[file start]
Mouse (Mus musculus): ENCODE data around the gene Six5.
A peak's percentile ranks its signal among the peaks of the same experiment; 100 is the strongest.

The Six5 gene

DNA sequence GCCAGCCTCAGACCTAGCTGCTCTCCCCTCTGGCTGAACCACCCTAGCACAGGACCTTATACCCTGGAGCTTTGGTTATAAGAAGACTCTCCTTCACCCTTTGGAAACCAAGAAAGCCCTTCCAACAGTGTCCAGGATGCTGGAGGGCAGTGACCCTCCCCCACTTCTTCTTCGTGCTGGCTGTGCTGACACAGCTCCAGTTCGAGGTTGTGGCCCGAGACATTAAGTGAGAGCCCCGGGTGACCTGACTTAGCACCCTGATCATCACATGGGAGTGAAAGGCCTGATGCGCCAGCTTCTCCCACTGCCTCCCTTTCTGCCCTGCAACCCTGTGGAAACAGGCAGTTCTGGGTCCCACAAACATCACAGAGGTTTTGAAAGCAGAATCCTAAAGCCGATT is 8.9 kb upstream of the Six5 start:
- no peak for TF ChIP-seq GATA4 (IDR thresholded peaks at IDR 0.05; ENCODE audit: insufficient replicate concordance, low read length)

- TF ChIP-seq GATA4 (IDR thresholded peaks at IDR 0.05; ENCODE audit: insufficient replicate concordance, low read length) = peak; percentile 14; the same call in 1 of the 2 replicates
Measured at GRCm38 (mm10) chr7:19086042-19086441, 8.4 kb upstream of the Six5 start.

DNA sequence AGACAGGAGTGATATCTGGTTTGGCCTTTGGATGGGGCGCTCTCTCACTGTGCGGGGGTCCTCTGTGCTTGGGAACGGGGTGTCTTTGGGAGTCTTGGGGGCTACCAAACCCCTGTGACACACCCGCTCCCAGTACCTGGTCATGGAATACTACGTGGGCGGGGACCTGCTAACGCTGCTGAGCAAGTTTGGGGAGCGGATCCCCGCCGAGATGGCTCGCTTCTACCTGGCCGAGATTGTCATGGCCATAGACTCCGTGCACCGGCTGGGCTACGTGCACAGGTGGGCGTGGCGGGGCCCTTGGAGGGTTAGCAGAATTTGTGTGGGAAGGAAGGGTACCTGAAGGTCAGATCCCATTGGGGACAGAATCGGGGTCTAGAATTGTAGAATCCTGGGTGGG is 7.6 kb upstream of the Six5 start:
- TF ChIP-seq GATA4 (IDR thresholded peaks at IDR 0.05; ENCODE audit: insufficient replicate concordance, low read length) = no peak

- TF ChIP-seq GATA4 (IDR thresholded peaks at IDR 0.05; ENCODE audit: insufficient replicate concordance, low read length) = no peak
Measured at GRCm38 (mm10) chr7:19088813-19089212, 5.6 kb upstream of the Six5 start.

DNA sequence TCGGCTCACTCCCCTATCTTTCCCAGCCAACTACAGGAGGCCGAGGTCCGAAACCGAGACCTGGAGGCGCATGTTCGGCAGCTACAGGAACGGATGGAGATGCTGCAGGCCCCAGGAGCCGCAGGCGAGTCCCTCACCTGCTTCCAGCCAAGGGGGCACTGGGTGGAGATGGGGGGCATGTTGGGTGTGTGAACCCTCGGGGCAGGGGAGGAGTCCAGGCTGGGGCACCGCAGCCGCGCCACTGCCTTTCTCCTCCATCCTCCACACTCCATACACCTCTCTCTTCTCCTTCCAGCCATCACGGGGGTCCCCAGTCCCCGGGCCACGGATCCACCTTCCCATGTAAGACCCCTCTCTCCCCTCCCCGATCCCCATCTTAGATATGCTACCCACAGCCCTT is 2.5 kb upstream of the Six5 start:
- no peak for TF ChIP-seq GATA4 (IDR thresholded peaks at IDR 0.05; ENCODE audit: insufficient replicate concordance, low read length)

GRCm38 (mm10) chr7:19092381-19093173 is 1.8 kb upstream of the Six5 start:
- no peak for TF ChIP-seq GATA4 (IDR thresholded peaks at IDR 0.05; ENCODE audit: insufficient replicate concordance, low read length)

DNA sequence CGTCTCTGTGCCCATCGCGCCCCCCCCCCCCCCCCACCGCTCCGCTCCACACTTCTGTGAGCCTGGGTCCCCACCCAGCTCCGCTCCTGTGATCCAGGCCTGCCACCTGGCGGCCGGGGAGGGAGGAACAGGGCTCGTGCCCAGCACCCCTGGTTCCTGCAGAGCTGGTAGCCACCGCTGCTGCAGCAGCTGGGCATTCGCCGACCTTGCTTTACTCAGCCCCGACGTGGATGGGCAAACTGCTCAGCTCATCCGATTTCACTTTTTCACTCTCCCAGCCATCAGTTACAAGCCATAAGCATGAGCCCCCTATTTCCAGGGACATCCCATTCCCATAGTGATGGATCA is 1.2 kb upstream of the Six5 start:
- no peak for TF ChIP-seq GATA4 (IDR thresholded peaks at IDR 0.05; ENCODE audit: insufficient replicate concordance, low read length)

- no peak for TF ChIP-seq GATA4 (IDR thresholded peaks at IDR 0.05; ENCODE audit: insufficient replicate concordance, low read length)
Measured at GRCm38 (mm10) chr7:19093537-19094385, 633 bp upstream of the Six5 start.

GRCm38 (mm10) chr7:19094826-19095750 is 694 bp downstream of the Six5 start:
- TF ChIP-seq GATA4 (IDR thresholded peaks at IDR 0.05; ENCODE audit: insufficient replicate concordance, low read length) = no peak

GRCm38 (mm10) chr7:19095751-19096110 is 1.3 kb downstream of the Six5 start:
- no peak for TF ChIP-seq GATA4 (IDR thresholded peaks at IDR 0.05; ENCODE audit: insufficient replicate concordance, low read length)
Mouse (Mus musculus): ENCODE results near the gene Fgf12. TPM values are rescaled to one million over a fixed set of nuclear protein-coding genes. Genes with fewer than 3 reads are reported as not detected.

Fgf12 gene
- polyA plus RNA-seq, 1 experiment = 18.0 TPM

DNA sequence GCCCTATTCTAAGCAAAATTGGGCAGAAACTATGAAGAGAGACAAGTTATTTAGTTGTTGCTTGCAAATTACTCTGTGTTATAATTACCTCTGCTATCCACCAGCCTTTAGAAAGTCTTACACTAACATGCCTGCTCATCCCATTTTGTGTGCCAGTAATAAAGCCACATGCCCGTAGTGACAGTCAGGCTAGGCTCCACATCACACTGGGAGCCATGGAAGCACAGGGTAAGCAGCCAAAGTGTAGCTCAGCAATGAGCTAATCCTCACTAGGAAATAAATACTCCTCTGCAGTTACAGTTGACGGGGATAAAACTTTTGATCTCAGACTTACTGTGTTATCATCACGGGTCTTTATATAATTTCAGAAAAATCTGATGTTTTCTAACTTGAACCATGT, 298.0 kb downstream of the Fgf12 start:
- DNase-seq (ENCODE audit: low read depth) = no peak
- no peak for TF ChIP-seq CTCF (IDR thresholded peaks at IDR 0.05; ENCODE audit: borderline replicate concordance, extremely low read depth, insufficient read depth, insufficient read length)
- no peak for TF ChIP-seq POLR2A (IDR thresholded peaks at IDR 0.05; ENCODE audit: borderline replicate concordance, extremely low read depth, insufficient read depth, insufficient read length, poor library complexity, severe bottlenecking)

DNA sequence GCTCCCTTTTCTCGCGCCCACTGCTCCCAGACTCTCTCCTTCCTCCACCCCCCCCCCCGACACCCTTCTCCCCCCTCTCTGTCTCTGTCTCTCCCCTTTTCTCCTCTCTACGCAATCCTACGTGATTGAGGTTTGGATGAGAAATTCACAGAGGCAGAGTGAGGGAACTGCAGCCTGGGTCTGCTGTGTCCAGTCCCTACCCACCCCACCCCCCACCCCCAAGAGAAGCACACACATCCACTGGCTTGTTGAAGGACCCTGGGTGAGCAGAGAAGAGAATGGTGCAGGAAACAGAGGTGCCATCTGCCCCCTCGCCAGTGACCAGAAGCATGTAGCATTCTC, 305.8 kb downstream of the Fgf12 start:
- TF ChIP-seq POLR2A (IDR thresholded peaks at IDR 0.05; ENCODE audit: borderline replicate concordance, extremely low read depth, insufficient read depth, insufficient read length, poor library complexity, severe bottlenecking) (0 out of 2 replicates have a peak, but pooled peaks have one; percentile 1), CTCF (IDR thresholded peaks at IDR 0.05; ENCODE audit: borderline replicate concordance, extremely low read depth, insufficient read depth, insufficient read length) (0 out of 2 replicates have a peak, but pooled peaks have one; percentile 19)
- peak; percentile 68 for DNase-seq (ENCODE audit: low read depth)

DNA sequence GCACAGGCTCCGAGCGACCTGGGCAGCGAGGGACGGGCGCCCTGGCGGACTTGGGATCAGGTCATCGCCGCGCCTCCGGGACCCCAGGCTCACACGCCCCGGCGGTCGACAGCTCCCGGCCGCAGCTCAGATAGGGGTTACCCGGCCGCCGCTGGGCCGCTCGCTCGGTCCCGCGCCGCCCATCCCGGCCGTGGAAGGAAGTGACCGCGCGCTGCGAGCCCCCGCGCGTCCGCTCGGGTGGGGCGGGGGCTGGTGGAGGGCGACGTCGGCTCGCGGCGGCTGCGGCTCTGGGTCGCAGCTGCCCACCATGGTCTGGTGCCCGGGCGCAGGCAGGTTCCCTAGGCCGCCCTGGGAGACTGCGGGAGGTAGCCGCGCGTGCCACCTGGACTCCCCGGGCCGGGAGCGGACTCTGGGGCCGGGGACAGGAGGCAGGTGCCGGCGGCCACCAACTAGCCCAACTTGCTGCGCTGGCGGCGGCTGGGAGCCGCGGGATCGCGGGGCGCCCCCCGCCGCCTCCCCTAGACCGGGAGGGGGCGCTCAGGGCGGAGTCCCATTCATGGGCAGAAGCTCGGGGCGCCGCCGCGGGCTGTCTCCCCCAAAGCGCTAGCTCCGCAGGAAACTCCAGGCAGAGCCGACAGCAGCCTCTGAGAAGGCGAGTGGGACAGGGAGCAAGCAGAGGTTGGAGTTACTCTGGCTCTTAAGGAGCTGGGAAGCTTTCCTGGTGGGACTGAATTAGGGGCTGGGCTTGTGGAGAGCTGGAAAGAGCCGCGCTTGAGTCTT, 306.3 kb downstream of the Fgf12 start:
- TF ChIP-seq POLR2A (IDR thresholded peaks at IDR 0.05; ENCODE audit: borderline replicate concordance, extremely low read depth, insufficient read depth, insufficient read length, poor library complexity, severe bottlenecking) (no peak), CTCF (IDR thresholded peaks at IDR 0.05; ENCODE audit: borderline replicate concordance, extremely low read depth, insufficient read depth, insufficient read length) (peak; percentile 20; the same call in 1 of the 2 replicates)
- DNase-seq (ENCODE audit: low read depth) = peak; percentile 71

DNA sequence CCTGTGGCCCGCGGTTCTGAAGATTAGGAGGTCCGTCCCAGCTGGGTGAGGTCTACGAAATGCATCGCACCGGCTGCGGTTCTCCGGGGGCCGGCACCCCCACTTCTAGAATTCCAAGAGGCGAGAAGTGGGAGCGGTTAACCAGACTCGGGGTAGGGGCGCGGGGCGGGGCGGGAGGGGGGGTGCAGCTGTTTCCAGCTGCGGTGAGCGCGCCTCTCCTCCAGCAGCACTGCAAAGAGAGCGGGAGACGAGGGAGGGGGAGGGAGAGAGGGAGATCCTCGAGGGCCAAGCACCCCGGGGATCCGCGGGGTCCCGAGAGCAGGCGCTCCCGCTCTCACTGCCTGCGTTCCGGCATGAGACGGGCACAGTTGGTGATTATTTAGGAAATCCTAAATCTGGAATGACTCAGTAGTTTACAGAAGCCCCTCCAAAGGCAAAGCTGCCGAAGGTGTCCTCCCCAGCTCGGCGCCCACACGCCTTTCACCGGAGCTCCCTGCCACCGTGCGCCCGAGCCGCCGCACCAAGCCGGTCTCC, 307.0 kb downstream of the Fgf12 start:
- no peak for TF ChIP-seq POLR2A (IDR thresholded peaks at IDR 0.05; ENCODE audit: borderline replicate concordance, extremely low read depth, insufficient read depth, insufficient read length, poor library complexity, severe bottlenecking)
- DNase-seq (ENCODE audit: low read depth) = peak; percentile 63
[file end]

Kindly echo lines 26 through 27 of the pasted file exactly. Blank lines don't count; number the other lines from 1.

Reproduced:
- polyA plus RNA-seq, 1 experiment = 18.0 TPM

DNA sequence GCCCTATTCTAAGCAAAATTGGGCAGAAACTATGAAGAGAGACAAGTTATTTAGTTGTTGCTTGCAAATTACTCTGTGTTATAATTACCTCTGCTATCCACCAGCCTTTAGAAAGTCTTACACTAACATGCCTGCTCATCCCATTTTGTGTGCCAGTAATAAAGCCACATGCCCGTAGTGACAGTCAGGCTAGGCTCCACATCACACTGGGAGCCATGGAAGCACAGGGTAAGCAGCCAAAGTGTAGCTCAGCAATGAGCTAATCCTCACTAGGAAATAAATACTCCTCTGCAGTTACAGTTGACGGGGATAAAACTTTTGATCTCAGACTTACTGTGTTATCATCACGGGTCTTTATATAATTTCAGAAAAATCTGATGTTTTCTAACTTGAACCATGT, 298.0 kb downstream of the Fgf12 start: